Motorhead song ‘Ace of Spades’ is a dosage of pure unadulterated driving rock that will be sure to whip you out of bed after hearing it first thing in the morning, a number capable of getting your pulse racing to attack the day at full. A key cog in the Motorhead machine, one that is often overlooked is their beating heart, is the late Phil Taylor—but his prowess has nowhere to hide behind on this glorious isolated version of the track.
The track in question is undoubtedly the most famous of their creations and featured as the titular number on their fourth studio record in 1980—a record which sent their stock through the roof. ‘Ace of Spades’ was also an unlikely chart success for the metallers, with it spending 13 weeks in the UK Singles Chart and peaked at number 15 upon its initial release. Following Lemmy’s sad death in 2015, the track re-entered the chart where it reached a new high position of 13 with Taylor passing away himself just the month before.
Lemmy recalled writing the song in an interview with Mojo magazine February 2011, in which he declared, “‘Ace of Spades’ is unbeatable, apparently, but I never knew it was such a good song. Writing it was just a word-exercise on gambling, all the clichés. I’m glad we got famous for that rather than for some turkey, but I sang ‘the eight of spades’ for two years and nobody noticed.”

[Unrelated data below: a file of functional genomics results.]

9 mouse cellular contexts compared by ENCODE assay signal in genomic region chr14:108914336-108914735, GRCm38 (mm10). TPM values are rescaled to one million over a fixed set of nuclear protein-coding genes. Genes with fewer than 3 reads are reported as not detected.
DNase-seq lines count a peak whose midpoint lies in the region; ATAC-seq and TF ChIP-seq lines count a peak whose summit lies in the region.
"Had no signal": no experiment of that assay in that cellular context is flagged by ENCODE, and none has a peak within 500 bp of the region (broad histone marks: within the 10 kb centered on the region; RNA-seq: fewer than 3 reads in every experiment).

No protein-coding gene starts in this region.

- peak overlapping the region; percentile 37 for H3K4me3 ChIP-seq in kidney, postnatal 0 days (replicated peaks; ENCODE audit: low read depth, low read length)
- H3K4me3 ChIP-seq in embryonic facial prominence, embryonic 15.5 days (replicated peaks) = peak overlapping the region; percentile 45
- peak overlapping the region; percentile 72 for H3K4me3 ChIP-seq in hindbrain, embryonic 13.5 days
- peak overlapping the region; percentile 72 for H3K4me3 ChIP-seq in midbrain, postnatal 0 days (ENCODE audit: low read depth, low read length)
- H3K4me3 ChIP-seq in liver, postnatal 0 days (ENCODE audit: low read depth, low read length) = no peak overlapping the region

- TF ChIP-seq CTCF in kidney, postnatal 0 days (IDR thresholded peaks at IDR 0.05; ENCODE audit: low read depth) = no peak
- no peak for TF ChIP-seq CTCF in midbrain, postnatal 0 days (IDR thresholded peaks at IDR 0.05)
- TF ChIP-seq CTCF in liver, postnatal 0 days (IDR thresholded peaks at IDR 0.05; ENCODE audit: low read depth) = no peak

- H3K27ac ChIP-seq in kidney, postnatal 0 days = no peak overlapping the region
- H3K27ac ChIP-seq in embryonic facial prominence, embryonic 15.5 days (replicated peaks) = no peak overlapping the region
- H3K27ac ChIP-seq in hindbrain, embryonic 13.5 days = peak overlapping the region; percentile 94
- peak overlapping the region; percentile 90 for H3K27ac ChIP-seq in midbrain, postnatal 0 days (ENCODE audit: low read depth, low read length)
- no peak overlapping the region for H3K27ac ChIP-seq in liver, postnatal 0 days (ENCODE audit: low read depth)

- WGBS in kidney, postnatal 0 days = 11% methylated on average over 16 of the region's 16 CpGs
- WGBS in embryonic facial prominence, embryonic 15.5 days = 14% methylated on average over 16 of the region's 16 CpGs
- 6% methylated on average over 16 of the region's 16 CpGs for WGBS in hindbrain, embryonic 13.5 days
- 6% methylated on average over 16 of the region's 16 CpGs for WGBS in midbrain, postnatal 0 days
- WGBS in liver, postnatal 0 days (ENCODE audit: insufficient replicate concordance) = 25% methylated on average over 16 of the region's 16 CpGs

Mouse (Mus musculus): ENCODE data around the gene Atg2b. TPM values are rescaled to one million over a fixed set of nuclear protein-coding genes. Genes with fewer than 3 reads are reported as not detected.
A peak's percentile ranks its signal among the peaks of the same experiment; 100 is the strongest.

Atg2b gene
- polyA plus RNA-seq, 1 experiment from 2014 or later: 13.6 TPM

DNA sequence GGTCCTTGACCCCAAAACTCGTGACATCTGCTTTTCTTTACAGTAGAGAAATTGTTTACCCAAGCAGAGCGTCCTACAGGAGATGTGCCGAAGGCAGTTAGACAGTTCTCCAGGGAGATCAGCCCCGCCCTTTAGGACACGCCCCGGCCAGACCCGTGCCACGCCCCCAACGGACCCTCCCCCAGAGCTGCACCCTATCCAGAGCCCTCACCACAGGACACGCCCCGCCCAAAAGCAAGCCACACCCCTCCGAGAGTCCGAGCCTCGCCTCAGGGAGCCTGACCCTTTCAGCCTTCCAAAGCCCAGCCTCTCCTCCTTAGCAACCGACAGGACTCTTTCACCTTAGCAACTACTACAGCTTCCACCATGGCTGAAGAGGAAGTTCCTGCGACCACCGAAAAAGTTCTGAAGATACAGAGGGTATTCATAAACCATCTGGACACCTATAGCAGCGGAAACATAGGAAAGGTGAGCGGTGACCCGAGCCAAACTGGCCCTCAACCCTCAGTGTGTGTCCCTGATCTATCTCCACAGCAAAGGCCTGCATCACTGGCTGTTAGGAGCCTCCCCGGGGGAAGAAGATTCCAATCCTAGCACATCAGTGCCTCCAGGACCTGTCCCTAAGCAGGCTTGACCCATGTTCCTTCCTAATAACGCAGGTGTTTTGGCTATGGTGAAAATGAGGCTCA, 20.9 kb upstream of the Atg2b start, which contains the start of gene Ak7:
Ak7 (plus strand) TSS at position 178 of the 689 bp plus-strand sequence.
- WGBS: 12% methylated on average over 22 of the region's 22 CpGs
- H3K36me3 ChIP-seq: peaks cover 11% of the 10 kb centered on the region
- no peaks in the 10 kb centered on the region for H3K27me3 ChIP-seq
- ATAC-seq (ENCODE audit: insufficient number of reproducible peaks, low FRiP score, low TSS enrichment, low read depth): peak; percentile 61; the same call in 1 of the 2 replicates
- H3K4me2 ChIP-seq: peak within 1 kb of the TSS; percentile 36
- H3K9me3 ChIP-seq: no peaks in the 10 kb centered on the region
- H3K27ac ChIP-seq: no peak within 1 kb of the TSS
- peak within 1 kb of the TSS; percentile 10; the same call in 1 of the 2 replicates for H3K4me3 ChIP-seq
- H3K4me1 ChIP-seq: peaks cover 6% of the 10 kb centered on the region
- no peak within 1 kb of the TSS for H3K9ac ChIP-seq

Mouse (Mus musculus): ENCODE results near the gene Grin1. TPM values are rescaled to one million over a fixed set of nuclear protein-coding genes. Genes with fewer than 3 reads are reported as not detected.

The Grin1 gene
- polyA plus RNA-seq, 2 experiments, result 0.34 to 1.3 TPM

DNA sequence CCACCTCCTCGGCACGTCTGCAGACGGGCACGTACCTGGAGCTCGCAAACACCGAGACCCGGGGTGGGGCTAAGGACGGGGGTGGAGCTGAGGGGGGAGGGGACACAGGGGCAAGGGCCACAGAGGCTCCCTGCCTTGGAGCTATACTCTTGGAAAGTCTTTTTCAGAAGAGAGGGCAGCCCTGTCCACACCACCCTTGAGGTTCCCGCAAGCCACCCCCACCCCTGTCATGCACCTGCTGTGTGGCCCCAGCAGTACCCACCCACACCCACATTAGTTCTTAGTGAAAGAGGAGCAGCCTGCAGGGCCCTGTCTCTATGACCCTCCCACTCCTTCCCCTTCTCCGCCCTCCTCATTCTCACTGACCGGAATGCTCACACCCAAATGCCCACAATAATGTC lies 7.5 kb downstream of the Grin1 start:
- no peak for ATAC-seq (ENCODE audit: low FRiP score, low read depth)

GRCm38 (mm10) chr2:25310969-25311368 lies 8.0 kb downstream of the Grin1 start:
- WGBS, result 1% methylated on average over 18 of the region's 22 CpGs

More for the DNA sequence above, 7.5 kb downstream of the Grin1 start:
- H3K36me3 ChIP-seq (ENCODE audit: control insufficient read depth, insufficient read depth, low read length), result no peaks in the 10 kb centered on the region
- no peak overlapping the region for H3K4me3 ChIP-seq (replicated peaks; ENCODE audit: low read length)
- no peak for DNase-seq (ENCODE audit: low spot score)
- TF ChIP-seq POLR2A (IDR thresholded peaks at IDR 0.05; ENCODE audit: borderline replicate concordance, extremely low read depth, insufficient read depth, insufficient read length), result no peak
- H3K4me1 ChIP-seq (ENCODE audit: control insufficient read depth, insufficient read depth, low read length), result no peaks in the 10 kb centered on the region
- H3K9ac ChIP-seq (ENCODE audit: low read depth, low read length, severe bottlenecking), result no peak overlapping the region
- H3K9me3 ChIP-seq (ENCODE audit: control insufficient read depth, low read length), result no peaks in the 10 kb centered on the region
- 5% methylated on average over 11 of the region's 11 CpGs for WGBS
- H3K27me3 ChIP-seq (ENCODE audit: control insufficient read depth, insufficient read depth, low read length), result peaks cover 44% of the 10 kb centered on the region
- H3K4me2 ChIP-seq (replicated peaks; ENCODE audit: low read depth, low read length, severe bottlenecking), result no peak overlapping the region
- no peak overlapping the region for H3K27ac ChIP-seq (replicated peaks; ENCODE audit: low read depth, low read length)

Taylor has been attributed for adding that level of ferocity that took Motorhead from being a standard rock ‘n’ roll outfit that Lemmy first envisaged they would be, to pioneering leaders of new wave British heavy metal. That wild edge that he had in his drumming was a characteristic that he held in his life off-stage, one which inadvertently landed him the job as drummer in the band.
Legend has it that when he met Lemmy, he then told him he was a drummer and offered him a lift to Rockfield Studios where the band were rehearsing. The pair then stayed up all night and, in the morning, a naked Taylor went outside. “It’s all right,” he shouted to anyone in a ten-mile radius. “I’m on drugs!” Back inside, Lemmy then suggested that he’d been having problems with the group’s then-drummer, Lucas Fox, and suggested Taylor have a go on the drum kit after being impressed with his partying ability.
After hearing about Taylor’s exploits, then guitarist Larry Wallis turned to Lemmy and proclaimed: “What a horrible little cunt. He’s perfect.” Taylor would go on to make the band the behemoth that they would go on to become with his excellence shining through the greatest on the blistering ‘Ace of Spades‘.